Matrix multiplier 6 which has been presented with the even columns of F, calculates the odd numbered columns of the I matrix according to equation 5. Accordingly matrix multiplier 16 which has been presented with the odd columns of F, calculates the even numbered columns of the I matrix.
Each 8 to 1 multiplexer 8 and 18 accepts at its input, the samples located on one of the N outputs of its corresponding matrix multiplier 6 and 16 for a complete horizontal display time. If there are 64 sub-blocks and 8 horizontal samples per block, the horizontal display time is equal to 512 tp seconds.
During the first horizontal display time the output from the 8 to 1 multiplexer 8 is the sequence of coefficients I11, I13, I15 and I17. Similarly, during the first 8 tp seconds the output for the 8 to 1 multiplexer 18 is the sequence of coefficients I12, I14, I16 and I18. Switch 20 switches each tp seconds so as to resequence the elements of the I matrix in the proper order.
Series to parallel converter 22 accepts the row elements of the I matrix and converts them to a parallel order in 8 tp seconds.
Every 8 tp seconds, the second level matrix multiplier 28 performs the inverse transform operation on each row of the I matrix, a column at a time according to equation 7.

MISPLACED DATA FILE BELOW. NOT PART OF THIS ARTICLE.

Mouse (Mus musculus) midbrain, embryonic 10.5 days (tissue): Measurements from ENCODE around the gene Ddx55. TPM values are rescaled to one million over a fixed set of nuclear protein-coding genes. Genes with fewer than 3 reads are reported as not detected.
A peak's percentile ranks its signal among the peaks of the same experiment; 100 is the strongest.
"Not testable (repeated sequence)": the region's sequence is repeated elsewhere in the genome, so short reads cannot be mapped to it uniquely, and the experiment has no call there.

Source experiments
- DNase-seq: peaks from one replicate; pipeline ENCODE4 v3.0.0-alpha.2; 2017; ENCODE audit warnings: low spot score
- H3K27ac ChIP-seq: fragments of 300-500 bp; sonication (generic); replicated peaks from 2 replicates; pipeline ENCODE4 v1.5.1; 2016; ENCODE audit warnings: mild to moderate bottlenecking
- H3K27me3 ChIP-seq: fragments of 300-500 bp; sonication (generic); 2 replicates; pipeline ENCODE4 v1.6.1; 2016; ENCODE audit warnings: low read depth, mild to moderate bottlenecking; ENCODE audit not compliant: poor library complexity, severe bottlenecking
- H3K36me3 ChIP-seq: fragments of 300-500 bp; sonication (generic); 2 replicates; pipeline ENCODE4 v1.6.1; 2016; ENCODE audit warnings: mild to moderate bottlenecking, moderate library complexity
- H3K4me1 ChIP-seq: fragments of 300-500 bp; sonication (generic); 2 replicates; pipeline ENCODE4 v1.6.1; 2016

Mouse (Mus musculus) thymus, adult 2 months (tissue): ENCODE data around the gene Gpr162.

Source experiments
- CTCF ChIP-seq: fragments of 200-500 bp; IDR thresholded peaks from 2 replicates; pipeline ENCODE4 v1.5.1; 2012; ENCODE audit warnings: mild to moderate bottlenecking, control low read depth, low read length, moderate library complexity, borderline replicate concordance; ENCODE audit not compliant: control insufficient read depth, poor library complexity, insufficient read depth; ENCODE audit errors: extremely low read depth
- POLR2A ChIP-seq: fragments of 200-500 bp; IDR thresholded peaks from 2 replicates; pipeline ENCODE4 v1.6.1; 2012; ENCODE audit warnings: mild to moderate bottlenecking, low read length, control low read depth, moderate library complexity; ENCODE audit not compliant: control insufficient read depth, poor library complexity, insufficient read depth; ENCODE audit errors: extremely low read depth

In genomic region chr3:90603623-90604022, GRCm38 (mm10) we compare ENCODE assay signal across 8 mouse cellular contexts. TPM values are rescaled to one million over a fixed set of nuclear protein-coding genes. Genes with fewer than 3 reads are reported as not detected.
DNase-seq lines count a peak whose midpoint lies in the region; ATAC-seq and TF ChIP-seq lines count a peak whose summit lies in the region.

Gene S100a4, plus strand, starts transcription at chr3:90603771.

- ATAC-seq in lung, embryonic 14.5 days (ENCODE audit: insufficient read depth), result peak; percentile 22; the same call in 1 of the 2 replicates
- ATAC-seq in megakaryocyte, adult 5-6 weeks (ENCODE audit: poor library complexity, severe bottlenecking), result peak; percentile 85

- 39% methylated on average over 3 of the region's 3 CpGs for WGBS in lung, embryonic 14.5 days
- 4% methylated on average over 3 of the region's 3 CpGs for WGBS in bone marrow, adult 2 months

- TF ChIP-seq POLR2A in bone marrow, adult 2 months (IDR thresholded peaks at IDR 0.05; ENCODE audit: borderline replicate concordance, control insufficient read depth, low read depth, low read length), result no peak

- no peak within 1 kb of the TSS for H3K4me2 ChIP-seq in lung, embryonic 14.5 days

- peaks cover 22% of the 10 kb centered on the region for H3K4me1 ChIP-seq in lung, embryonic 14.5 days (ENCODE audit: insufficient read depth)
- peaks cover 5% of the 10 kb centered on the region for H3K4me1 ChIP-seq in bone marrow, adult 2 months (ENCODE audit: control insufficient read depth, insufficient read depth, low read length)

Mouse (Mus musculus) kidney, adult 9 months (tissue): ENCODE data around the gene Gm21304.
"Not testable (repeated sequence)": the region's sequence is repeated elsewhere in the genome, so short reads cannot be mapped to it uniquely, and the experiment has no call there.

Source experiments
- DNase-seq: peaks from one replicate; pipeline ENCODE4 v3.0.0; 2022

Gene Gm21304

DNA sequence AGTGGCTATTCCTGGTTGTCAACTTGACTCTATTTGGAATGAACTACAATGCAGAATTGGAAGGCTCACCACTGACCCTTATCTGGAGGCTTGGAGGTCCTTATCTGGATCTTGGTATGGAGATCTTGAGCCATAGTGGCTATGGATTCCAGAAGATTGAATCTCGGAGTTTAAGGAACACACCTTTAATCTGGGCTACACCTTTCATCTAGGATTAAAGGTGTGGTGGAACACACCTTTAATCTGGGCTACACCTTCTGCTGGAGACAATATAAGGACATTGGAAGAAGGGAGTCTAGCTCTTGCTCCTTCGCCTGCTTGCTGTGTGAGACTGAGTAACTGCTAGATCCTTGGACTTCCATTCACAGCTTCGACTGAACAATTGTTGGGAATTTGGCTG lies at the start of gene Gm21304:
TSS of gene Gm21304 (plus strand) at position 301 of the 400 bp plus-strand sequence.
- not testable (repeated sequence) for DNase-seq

The 8:1 multiplexer 30 samples each terminal of matrix multiplier 28 every tp seconds so as to output the row elements of the f matrix in a serial order.
The matrix multiplier means can be constructed from conventional circuitry or by utilizing the described inventions in U.S. Pat. Nos. 4,156,284 and 4,161,785 assigned to the assignee of the present invention. The matrix multiplier chip is an integrated circuit capable of performing a matrix operation in the analog domain. The basis of the multiplication process is a time proven technique of multiplication by the deposition of charge on a fixed size capacitor. Integrated circuit technology has enabled the integration of many parallel multiplication circuits on a single substrate.
The matrix multiplier chip is capable of performing the multiplications and additions required to multiply an 8×8 matrix of fixed coefficients by an 8×1 vector of variable input voltages, and produce an 8×1 output vector as shown in equation 5. The matrix of fixed coefficients is implemented as an array of capacitors each of a size determined by the coefficient desired. The size of the capacitor is accurate to 0.17 percent.
The input and output circuitry of one of several coefficients calculated by the matrix multiplier chip is shown in FIG. 6.